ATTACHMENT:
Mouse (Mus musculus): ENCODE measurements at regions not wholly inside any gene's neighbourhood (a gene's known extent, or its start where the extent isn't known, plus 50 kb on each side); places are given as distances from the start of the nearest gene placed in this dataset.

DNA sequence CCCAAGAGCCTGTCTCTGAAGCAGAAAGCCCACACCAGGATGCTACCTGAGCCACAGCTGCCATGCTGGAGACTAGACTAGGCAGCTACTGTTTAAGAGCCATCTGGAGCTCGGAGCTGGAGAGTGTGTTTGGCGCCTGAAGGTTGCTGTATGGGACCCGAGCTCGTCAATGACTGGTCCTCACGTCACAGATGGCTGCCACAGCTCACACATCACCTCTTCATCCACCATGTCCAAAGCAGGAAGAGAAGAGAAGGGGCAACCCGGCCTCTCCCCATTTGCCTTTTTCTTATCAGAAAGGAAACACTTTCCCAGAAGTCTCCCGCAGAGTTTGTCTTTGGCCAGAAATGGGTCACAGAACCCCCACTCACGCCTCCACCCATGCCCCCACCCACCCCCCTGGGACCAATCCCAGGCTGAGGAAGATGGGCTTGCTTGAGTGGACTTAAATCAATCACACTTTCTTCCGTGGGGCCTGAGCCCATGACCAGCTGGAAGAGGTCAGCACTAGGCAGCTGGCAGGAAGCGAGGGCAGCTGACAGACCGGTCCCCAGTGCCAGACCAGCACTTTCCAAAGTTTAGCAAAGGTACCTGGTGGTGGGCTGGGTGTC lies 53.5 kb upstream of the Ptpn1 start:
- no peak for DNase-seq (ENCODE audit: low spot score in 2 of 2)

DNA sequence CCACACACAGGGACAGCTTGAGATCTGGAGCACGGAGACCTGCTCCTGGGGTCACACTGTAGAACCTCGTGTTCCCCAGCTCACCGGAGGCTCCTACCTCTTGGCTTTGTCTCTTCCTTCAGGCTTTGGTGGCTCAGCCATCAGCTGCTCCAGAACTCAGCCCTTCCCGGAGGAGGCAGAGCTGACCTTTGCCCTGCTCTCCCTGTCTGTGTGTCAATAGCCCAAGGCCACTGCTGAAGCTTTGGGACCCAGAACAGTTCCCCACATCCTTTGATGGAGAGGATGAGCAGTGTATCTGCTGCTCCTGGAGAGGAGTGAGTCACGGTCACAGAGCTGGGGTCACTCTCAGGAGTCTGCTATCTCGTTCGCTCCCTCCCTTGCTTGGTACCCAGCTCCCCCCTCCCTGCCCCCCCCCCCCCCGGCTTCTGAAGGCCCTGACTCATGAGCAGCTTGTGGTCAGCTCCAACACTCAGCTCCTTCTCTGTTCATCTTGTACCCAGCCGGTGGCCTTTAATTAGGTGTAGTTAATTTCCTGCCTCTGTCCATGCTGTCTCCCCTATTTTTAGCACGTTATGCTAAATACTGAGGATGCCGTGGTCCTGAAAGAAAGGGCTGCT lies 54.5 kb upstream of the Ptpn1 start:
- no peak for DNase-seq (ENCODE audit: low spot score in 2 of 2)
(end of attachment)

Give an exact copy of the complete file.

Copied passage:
Mouse (Mus musculus): ENCODE measurements at regions not wholly inside any gene's neighbourhood (a gene's known extent, or its start where the extent isn't known, plus 50 kb on each side); places are given as distances from the start of the nearest gene placed in this dataset.

DNA sequence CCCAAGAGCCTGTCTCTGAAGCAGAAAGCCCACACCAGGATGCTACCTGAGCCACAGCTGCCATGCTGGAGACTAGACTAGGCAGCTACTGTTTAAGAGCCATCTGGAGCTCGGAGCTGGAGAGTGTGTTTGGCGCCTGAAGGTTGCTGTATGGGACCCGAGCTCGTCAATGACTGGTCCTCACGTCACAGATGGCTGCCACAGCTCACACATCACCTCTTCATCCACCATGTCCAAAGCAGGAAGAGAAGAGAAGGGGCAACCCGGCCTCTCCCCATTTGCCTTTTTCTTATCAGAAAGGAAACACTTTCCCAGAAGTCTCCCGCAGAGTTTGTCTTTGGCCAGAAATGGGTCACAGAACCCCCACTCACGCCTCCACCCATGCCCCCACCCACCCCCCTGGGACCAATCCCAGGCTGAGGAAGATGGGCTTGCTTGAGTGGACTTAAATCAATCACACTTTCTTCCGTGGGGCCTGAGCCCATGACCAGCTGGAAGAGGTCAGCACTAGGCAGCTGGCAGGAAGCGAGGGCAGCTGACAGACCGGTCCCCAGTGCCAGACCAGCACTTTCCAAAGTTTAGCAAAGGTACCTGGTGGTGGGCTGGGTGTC lies 53.5 kb upstream of the Ptpn1 start:
- no peak for DNase-seq (ENCODE audit: low spot score in 2 of 2)

DNA sequence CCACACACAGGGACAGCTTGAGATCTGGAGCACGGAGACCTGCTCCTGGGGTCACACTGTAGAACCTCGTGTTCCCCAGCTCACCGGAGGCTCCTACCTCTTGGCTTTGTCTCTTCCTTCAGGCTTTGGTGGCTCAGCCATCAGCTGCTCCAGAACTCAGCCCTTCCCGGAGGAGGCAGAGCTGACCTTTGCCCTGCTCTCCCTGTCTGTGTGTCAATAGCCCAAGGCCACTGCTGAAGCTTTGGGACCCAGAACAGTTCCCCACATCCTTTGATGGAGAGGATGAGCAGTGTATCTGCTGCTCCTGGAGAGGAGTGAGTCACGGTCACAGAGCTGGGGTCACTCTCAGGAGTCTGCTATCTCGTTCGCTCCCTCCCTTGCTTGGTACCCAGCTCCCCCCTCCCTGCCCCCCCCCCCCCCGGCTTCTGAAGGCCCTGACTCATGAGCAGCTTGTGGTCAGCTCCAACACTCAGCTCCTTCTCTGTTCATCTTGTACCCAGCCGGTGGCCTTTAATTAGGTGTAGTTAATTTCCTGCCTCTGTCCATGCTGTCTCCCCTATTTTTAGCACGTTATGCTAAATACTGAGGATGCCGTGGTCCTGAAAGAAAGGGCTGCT lies 54.5 kb upstream of the Ptpn1 start:
- no peak for DNase-seq (ENCODE audit: low spot score in 2 of 2)